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Edited By: RH Gardner, WM Kemp, VS Kennedy and JE Petersen
373 pages, Figs, tabs
Discusses recent advances in the theory of temporal and spatial scales in the ecosciences and identifies critical issues that must be considered if experimental results are to be applied to actual ecosystems. Addresses questions such as: How does a scientist draw boundaries when studying an individual species or area? Once these boundaries are drawn, how should one treat factors that are external to the study? Will the failure to consider external factors affect the extrapolation of information across temporal and spatial scales?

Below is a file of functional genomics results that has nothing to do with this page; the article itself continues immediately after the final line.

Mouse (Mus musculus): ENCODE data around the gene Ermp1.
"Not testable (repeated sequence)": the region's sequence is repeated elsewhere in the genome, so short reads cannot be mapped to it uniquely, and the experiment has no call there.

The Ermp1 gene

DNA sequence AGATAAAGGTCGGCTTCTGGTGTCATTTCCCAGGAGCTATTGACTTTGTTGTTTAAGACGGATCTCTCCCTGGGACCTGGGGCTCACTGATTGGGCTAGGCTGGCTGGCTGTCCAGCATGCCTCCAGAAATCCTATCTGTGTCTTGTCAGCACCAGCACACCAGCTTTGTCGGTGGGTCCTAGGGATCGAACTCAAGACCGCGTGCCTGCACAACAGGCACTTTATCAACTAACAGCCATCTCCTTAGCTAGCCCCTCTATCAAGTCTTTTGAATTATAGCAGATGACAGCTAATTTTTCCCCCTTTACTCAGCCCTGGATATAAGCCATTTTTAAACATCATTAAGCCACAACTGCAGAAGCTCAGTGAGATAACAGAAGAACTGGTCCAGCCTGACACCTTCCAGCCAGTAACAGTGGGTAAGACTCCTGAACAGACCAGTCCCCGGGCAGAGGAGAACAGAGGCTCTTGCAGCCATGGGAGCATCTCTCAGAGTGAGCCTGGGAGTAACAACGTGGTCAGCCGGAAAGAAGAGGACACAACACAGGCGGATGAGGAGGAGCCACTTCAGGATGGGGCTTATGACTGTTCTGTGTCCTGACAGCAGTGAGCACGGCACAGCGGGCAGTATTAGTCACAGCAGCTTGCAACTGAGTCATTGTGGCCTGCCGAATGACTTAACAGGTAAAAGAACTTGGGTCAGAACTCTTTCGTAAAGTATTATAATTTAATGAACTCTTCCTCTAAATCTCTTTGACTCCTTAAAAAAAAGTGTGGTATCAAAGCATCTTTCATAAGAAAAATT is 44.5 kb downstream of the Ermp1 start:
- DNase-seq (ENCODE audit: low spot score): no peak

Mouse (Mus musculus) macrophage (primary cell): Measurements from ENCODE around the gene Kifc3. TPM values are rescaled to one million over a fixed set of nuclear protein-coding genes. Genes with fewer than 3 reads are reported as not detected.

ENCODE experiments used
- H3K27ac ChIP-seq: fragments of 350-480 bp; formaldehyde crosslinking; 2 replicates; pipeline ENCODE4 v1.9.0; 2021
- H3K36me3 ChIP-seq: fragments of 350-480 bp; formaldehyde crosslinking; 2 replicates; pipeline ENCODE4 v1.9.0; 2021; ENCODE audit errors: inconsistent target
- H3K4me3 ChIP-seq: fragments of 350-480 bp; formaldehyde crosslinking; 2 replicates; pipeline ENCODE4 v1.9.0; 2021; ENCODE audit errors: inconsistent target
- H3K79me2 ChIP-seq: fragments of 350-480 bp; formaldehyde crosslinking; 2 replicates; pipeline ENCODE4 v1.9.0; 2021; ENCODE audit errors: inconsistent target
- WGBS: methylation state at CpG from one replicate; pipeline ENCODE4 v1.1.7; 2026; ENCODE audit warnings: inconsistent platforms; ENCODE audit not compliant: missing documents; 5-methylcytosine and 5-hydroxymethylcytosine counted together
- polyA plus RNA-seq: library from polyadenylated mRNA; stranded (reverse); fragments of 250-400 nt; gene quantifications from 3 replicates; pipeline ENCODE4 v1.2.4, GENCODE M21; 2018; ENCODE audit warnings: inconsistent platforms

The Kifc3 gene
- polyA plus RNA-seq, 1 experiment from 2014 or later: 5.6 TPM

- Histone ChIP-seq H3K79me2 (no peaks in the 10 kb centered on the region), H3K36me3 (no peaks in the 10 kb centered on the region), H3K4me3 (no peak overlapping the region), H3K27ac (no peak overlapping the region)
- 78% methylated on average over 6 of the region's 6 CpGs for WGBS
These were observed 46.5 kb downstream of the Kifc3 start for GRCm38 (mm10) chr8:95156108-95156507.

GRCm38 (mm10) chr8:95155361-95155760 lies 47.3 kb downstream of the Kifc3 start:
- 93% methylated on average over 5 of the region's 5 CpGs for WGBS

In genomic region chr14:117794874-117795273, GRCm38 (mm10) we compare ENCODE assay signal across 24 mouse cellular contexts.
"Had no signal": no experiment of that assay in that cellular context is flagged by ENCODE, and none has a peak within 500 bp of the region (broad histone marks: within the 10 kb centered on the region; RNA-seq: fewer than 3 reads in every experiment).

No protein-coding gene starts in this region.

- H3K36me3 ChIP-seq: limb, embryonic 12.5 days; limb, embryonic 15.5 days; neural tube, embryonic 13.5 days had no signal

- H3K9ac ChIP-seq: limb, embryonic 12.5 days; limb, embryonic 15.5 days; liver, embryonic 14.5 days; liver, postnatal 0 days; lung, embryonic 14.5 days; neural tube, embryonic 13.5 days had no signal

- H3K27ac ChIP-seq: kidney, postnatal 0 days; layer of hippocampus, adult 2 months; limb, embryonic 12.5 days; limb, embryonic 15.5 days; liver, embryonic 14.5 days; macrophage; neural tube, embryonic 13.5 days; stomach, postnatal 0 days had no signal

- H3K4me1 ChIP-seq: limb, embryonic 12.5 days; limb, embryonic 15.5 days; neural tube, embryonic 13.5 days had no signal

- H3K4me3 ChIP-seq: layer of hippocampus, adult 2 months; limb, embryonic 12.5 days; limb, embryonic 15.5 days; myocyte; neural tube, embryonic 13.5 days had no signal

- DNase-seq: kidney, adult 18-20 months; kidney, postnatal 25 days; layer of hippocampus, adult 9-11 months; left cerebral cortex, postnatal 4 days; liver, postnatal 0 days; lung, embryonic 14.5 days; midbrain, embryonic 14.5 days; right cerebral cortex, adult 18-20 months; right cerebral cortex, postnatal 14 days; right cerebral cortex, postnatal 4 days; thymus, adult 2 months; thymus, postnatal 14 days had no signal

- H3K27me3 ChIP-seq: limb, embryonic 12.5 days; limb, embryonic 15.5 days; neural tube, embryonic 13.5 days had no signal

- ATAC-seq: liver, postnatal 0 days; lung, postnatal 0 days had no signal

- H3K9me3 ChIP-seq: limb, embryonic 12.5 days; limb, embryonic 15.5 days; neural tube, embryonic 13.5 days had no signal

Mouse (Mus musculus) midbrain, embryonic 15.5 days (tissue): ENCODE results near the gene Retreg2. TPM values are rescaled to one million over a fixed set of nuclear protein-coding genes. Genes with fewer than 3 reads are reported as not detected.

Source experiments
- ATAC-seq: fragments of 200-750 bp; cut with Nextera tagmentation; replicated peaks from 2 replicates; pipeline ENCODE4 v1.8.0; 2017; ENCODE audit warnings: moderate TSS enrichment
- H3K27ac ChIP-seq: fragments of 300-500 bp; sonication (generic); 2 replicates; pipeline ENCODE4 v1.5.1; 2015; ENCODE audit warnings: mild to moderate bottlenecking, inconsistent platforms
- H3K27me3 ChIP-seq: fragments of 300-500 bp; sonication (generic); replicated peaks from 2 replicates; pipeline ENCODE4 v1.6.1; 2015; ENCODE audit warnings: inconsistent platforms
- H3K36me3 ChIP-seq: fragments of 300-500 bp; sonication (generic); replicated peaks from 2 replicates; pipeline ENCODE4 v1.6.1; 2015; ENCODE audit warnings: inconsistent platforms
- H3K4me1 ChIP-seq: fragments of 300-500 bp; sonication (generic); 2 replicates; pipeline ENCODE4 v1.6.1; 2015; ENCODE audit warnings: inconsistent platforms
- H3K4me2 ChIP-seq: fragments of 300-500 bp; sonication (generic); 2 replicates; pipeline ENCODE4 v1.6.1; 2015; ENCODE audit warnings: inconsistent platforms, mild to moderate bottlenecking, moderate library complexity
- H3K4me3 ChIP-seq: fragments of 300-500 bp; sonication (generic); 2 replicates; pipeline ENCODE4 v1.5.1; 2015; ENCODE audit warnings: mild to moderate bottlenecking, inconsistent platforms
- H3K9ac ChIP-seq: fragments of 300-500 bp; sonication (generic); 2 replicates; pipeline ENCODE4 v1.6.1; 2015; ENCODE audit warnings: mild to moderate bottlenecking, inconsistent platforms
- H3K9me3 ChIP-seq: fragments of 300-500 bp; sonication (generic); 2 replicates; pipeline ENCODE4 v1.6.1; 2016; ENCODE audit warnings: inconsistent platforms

"[This book] will fill an empty niche in the bookshelves of most ecologists by offering appropriate advice about how to correctly interpret experiments at a particular scale and it will also be instrumental in furthering the subject." -- "Ecology"
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